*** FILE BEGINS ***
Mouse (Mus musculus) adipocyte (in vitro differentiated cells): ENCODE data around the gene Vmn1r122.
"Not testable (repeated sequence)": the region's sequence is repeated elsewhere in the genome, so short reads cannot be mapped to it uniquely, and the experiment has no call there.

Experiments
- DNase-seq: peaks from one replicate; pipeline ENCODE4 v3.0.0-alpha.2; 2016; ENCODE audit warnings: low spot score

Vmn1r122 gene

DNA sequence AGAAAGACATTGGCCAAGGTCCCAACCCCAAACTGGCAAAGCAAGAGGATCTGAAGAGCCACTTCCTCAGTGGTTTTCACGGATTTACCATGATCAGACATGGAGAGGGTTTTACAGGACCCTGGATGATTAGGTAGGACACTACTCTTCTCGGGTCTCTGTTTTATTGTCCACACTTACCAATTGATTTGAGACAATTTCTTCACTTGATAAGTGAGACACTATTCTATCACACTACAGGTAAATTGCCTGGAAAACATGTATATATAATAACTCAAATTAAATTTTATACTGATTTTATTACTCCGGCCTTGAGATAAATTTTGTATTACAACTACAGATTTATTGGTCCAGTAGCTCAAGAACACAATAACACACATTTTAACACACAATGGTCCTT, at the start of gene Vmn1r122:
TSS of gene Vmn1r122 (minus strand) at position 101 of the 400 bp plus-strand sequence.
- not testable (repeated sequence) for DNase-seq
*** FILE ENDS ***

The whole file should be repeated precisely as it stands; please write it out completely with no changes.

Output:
Mouse (Mus musculus) adipocyte (in vitro differentiated cells): ENCODE data around the gene Vmn1r122.
"Not testable (repeated sequence)": the region's sequence is repeated elsewhere in the genome, so short reads cannot be mapped to it uniquely, and the experiment has no call there.

Experiments
- DNase-seq: peaks from one replicate; pipeline ENCODE4 v3.0.0-alpha.2; 2016; ENCODE audit warnings: low spot score

Vmn1r122 gene

DNA sequence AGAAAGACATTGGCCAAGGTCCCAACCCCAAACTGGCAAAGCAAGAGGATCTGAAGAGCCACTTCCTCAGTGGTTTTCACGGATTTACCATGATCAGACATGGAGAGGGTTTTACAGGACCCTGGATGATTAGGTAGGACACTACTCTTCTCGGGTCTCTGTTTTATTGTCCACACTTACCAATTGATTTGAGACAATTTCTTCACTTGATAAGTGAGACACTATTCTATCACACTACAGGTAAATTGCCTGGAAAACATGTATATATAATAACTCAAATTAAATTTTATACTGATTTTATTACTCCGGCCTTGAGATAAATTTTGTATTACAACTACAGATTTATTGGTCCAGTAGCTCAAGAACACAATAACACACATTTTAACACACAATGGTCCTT, at the start of gene Vmn1r122:
TSS of gene Vmn1r122 (minus strand) at position 101 of the 400 bp plus-strand sequence.
- not testable (repeated sequence) for DNase-seq